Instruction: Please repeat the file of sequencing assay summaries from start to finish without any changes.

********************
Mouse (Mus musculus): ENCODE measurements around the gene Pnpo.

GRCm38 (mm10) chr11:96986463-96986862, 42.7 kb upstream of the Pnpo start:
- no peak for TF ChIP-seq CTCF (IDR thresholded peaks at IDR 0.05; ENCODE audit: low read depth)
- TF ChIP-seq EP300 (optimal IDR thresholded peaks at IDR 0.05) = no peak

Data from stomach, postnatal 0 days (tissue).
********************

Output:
Mouse (Mus musculus): ENCODE measurements around the gene Pnpo.

GRCm38 (mm10) chr11:96986463-96986862, 42.7 kb upstream of the Pnpo start:
- no peak for TF ChIP-seq CTCF (IDR thresholded peaks at IDR 0.05; ENCODE audit: low read depth)
- TF ChIP-seq EP300 (optimal IDR thresholded peaks at IDR 0.05) = no peak

Data from stomach, postnatal 0 days (tissue).